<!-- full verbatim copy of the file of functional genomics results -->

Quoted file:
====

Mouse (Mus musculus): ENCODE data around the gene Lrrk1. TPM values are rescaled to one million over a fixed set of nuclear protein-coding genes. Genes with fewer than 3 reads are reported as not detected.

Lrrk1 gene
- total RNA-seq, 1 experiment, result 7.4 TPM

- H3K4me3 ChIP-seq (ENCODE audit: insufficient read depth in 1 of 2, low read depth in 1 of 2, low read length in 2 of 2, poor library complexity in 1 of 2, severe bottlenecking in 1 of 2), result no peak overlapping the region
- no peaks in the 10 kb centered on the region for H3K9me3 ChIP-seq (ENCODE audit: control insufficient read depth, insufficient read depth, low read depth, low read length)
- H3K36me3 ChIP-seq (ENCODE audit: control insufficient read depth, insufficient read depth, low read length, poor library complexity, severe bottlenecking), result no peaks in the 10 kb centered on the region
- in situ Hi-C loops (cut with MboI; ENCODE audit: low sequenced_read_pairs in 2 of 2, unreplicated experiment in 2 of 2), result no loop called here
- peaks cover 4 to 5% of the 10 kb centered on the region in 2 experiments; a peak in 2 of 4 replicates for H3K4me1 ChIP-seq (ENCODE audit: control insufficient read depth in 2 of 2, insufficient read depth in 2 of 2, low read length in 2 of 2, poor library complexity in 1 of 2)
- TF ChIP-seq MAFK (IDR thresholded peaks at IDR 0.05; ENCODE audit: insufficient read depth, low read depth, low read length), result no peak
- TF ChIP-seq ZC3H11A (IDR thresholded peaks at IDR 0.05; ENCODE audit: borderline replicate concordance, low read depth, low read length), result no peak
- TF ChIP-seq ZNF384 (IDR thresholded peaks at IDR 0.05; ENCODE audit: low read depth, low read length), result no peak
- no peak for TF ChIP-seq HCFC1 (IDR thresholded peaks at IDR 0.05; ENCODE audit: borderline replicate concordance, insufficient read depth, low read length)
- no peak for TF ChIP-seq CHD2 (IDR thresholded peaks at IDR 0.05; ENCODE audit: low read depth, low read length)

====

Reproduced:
Mouse (Mus musculus): ENCODE data around the gene Lrrk1. TPM values are rescaled to one million over a fixed set of nuclear protein-coding genes. Genes with fewer than 3 reads are reported as not detected.

Lrrk1 gene
- total RNA-seq, 1 experiment, result 7.4 TPM

- H3K4me3 ChIP-seq (ENCODE audit: insufficient read depth in 1 of 2, low read depth in 1 of 2, low read length in 2 of 2, poor library complexity in 1 of 2, severe bottlenecking in 1 of 2), result no peak overlapping the region
- no peaks in the 10 kb centered on the region for H3K9me3 ChIP-seq (ENCODE audit: control insufficient read depth, insufficient read depth, low read depth, low read length)
- H3K36me3 ChIP-seq (ENCODE audit: control insufficient read depth, insufficient read depth, low read length, poor library complexity, severe bottlenecking), result no peaks in the 10 kb centered on the region
- in situ Hi-C loops (cut with MboI; ENCODE audit: low sequenced_read_pairs in 2 of 2, unreplicated experiment in 2 of 2), result no loop called here
- peaks cover 4 to 5% of the 10 kb centered on the region in 2 experiments; a peak in 2 of 4 replicates for H3K4me1 ChIP-seq (ENCODE audit: control insufficient read depth in 2 of 2, insufficient read depth in 2 of 2, low read length in 2 of 2, poor library complexity in 1 of 2)
- TF ChIP-seq MAFK (IDR thresholded peaks at IDR 0.05; ENCODE audit: insufficient read depth, low read depth, low read length), result no peak
- TF ChIP-seq ZC3H11A (IDR thresholded peaks at IDR 0.05; ENCODE audit: borderline replicate concordance, low read depth, low read length), result no peak
- TF ChIP-seq ZNF384 (IDR thresholded peaks at IDR 0.05; ENCODE audit: low read depth, low read length), result no peak
- no peak for TF ChIP-seq HCFC1 (IDR thresholded peaks at IDR 0.05; ENCODE audit: borderline replicate concordance, insufficient read depth, low read length)
- no peak for TF ChIP-seq CHD2 (IDR thresholded peaks at IDR 0.05; ENCODE audit: low read depth, low read length)